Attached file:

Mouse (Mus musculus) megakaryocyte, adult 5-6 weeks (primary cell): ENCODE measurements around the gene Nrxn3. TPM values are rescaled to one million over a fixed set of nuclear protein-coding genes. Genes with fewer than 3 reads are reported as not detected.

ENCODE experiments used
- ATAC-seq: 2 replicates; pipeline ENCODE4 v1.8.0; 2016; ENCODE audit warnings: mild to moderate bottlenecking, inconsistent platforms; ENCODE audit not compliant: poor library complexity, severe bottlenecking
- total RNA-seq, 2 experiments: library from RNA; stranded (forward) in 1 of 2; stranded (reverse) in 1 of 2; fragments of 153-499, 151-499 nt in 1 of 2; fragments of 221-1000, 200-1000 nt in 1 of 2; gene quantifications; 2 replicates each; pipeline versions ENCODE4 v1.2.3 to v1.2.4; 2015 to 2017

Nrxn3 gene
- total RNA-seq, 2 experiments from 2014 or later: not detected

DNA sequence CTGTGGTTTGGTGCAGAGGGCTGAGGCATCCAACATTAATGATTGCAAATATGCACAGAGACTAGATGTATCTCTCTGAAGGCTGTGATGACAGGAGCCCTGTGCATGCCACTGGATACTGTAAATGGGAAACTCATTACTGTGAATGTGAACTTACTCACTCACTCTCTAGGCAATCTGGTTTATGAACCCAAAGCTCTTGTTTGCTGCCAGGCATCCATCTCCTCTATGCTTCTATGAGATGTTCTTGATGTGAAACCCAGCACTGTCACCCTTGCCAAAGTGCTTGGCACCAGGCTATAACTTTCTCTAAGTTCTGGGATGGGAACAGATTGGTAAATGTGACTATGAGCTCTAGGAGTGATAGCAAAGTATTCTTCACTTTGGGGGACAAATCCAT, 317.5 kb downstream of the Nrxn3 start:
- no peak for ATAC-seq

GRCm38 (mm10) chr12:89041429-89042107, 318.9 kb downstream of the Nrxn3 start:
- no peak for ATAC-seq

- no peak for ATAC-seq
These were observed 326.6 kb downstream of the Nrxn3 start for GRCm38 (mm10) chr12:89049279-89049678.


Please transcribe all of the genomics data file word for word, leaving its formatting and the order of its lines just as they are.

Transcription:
Mouse (Mus musculus) megakaryocyte, adult 5-6 weeks (primary cell): ENCODE measurements around the gene Nrxn3. TPM values are rescaled to one million over a fixed set of nuclear protein-coding genes. Genes with fewer than 3 reads are reported as not detected.

ENCODE experiments used
- ATAC-seq: 2 replicates; pipeline ENCODE4 v1.8.0; 2016; ENCODE audit warnings: mild to moderate bottlenecking, inconsistent platforms; ENCODE audit not compliant: poor library complexity, severe bottlenecking
- total RNA-seq, 2 experiments: library from RNA; stranded (forward) in 1 of 2; stranded (reverse) in 1 of 2; fragments of 153-499, 151-499 nt in 1 of 2; fragments of 221-1000, 200-1000 nt in 1 of 2; gene quantifications; 2 replicates each; pipeline versions ENCODE4 v1.2.3 to v1.2.4; 2015 to 2017

Nrxn3 gene
- total RNA-seq, 2 experiments from 2014 or later: not detected

DNA sequence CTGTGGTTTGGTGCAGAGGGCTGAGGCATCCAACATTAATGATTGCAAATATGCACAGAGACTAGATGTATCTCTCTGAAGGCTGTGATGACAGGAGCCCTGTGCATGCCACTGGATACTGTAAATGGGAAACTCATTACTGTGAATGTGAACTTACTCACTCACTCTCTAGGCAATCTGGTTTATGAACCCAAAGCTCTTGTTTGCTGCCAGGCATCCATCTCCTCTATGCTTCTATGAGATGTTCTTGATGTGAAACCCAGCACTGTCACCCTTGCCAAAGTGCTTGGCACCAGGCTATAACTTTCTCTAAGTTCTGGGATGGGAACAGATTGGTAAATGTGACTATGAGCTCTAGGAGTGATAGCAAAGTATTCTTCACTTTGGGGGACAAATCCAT, 317.5 kb downstream of the Nrxn3 start:
- no peak for ATAC-seq

GRCm38 (mm10) chr12:89041429-89042107, 318.9 kb downstream of the Nrxn3 start:
- no peak for ATAC-seq

- no peak for ATAC-seq
These were observed 326.6 kb downstream of the Nrxn3 start for GRCm38 (mm10) chr12:89049279-89049678.